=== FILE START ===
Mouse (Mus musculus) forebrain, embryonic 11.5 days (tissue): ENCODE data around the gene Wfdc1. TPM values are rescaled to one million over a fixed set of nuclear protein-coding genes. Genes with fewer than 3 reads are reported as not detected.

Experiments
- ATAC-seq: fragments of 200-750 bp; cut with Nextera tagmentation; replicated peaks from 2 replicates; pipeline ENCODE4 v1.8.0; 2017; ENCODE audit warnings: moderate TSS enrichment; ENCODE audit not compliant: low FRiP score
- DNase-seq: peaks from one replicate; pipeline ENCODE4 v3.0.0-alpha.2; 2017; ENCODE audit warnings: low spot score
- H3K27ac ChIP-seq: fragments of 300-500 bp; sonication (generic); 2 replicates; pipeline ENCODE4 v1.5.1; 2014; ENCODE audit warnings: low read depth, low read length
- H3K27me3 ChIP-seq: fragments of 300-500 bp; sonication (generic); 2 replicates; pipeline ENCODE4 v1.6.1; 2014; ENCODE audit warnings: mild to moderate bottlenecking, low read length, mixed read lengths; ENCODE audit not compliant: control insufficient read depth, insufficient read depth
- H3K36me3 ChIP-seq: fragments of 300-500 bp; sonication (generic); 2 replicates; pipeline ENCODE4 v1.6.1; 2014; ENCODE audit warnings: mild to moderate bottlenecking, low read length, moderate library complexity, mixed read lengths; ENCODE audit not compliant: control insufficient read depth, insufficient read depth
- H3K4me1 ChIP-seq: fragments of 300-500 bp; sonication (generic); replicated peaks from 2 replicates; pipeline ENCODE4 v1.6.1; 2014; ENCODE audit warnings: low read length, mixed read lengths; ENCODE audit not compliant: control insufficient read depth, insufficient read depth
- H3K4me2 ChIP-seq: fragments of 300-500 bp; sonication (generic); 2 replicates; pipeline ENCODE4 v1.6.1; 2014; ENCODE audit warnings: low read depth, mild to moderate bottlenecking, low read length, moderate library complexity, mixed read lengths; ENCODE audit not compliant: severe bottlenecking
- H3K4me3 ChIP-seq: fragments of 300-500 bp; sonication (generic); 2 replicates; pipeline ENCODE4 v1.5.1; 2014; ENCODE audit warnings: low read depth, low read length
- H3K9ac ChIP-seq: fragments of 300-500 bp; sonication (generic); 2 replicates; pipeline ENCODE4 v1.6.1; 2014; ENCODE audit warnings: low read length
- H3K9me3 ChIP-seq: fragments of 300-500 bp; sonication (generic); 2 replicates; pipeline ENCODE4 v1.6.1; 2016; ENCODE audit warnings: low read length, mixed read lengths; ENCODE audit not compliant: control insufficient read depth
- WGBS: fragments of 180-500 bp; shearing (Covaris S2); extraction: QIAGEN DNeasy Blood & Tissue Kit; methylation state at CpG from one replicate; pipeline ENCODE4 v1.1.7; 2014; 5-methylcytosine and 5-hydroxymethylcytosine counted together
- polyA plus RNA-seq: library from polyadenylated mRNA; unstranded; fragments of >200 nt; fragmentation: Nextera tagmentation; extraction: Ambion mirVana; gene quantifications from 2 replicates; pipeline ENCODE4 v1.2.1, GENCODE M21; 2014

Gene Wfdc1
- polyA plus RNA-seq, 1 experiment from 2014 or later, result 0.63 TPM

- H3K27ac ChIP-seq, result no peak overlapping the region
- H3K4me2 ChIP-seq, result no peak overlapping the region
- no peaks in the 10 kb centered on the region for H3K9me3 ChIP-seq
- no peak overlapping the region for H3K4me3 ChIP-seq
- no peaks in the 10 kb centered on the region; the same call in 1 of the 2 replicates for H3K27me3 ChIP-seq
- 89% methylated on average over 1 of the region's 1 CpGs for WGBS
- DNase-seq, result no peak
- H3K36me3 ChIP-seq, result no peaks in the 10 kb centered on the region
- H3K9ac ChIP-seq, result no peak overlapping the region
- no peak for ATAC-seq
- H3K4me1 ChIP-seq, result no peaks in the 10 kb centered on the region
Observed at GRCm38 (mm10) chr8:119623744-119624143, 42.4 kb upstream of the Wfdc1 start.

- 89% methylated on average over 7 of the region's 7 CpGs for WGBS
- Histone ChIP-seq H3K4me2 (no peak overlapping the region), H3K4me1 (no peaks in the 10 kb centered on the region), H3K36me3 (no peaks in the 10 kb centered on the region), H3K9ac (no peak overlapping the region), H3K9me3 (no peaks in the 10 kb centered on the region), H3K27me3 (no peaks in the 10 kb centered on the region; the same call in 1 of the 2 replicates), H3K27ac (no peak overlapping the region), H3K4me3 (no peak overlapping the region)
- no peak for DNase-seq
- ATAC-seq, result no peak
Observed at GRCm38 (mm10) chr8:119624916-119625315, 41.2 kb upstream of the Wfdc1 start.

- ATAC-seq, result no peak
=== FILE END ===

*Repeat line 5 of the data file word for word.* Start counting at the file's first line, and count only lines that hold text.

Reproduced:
- H3K27ac ChIP-seq: fragments of 300-500 bp; sonication (generic); 2 replicates; pipeline ENCODE4 v1.5.1; 2014; ENCODE audit warnings: low read depth, low read length